was a prerequisite in that Venice is the gateway to Italyís prosperous
Veneto region, which is home to a large number of small to medium sized
companies with high added value operations. The port is also within
range of Slovenia and southern Germany.
The terminal, which is the largest in Veniceís Porto Marghera, has traditionally
been used as a general cargo facility and last year saw some 1.3 million
tons of cargo passing through it ≠ an amount Hili expects to rise this
The Venice terminal is linked to another inland terminal in Verona,
also owned by Mariner. The link is made by special cargo trains, which
pull up straight to the terminal, and are loaded with cargo, which is
then freighted straight to the Verona terminal. The operation is similar
to that in Riga, where trains pull up to the terminal, are loaded and
go straight to Moscow. Both the Venice and Riga operations have warehousing
Hili explains, "Weíre very well placed there, with Verona being
a large catchment area with its large number of manufacturing businesses.
The amounts of cargo are significant so we make use of our own block
trains, which makes us much more competitive.
"Today customers are not only interested in having their cargo
shipped from one port to another, they want a total cost for a total
service and we are able to provide that at a competitive rate."
Marinerís partner in the Venice terminal is the Mediterranean Shipping
Company, I ask what synergies exist between MSC, the second largest
container shipping company in the world, and the Venetian operations.
"MSC is the largest client of the Venetian port and controls some
50 per cent of the cargo in Venice in terms of containerisation. Of
course when you have as a partner the second largest shipping container
company in the world, that gives you an added element of strength."
After a hefty investment, Mariner recently introduced containerisation
to the Venice terminal, what growth levels does he expect from the move?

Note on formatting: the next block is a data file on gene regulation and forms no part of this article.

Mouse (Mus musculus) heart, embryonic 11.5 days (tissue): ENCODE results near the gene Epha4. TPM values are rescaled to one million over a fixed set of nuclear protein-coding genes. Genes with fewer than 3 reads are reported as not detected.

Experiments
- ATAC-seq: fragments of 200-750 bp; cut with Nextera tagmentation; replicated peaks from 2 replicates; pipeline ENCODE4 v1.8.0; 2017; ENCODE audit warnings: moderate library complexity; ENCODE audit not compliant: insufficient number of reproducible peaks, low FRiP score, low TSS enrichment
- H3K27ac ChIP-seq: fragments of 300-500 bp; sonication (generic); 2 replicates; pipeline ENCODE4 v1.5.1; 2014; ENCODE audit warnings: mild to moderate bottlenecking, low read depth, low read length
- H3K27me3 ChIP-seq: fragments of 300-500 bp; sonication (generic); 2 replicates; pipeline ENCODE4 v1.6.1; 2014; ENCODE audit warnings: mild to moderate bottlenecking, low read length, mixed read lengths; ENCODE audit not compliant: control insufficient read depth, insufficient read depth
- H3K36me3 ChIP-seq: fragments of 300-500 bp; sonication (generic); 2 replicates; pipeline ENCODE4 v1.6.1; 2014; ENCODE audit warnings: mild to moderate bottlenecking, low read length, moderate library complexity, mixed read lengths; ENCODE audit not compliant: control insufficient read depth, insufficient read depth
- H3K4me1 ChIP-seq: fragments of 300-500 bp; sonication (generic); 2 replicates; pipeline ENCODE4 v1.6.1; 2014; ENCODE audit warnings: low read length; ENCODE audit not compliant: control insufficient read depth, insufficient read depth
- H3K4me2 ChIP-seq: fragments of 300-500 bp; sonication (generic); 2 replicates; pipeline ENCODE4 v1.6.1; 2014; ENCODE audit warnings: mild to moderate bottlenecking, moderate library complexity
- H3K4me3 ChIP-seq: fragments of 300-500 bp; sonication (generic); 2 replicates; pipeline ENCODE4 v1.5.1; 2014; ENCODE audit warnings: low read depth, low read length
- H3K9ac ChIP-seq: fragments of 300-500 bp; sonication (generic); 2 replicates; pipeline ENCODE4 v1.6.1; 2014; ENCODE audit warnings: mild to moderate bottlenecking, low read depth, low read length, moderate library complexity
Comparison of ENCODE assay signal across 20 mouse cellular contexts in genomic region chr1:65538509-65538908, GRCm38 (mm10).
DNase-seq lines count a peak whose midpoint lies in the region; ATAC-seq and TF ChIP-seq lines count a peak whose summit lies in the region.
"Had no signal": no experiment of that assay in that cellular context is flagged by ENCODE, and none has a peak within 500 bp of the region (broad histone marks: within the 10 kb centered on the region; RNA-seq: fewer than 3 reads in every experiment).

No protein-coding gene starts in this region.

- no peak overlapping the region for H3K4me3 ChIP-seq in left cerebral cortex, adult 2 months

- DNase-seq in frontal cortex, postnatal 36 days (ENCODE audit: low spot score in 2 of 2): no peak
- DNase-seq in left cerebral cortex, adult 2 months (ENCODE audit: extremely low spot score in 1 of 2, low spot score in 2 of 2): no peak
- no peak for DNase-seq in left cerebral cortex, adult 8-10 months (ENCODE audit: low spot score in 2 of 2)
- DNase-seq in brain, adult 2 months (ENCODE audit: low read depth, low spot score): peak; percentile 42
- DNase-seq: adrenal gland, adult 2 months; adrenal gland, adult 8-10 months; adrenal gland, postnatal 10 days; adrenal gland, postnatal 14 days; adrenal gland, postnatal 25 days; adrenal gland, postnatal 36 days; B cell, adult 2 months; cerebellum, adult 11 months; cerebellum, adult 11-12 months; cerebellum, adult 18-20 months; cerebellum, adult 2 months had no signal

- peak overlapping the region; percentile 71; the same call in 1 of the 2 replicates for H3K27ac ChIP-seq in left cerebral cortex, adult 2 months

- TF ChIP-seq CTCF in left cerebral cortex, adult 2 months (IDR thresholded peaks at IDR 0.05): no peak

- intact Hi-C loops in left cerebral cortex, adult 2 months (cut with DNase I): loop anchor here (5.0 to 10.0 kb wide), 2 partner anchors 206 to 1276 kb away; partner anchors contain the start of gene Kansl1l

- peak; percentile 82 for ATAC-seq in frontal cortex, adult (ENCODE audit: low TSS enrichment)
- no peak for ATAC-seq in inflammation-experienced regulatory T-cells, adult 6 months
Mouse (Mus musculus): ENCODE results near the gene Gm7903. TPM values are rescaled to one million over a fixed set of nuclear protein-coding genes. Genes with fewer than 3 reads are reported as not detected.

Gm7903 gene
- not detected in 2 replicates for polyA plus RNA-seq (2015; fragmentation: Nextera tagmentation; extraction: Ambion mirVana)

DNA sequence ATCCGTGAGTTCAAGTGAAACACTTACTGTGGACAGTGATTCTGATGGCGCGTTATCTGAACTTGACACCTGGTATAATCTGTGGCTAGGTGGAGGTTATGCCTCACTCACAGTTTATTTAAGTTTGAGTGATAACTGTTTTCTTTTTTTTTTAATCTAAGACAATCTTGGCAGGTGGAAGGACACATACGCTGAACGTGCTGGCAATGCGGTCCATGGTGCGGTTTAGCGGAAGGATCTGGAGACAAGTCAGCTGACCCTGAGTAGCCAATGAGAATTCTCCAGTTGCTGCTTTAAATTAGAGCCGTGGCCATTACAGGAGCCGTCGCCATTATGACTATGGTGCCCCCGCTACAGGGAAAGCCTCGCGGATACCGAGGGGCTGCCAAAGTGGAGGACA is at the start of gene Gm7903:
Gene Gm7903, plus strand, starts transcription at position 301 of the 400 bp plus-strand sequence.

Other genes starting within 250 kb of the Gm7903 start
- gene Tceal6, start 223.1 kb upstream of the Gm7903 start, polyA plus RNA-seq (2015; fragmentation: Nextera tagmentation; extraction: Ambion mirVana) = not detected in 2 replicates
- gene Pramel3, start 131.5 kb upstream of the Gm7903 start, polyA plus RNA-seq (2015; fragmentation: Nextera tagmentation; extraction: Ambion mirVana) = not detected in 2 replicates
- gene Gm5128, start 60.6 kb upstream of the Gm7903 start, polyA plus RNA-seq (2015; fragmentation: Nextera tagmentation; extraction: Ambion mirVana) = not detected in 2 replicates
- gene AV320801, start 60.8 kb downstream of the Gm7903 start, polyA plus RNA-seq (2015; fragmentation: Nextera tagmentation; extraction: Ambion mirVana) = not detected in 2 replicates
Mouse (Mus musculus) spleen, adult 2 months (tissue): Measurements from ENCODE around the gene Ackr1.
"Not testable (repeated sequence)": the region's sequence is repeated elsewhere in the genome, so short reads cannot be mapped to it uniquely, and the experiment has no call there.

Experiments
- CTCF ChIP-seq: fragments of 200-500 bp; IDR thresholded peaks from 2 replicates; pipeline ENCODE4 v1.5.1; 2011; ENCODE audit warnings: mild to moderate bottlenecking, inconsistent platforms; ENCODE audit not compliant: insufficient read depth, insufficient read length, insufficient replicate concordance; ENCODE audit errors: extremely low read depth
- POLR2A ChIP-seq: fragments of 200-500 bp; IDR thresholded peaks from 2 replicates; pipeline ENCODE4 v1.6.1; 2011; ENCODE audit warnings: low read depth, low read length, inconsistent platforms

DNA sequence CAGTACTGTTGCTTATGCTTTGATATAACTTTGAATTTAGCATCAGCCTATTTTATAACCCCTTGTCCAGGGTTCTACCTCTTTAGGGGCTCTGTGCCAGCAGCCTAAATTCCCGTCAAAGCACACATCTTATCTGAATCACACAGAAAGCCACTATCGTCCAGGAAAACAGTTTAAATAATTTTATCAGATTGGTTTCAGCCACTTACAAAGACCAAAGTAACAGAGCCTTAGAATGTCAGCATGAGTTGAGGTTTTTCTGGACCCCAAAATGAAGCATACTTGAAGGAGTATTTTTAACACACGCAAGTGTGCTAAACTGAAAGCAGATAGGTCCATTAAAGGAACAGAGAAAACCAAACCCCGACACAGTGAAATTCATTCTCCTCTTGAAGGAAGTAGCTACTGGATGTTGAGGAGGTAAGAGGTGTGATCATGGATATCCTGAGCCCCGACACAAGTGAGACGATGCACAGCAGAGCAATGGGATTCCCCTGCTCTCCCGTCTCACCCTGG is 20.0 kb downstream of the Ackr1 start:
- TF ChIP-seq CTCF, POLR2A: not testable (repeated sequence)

"Weíve just started container operations in Venice and for the
first year we expect to handle over 100,000. Here and in Riga we expect,
conservatively speaking, growth of between 15 and 20 per cent this year."
The shipping industry is one of the most competitive in the world, a
fact that doesnít bother Hili. He explains, "There is, of course,
competition but what would worry me is if there was no competition.
If you donít have competition, it will come nevertheless. If youíre
in business you have to have competition and if your business is a good
one, it would naturally create competition. We compete very well. We
provide a good service - at a good return for us, letís make no mistake
On the future, Hili expects that Mariner "will continue looking
for further investments and we are in discussions to this effect at
"In this type of business the most important and difficult factor
is to secure the concession. Once you have that, the other things follow.
Itís not like buying a hotel, when you agree on a certain price and
itís yours. When youíre dealing with a port thereís a lot of different
vested interests at play, considering the high multiplier effect port
operations have - you have shipping agents, pilots, tug boat operators
and the local port authority to name a few. It isnít that simple, in
fact itís a very long and complex process. There are also a lot of toes
that can be stepped on so you have to tread carefully.
"One advantage that we had, in Riga for example, was the fact that
we come from a small country and as such they donít see us as Ďtaking
overí. A port is a very strategic point in a country and while what
they look for first are the business prospects we can develop, it does
help that we are not viewed as a threat."
On the subject of exactly who Mariner is in discussion with at the moment
in its expansion drive, Hili keeps his cards close to his chest, "We
are talking to several parties at the moment, but it takes time. You
could close a deal in two months or in a year. But, as I said, securing
the concession is paramount. Once you have a concession, if you wanted
to sell it you would be able to cash in on it the next day.
"When investing in a port or terminal what we look for is the location,
if thereís a market to be serviced and if there is substantial scope
for development. We are always looking at opportunities and if these
factors are in place you take it from there."
This interview originally appeared in our sister paper MaltaToday on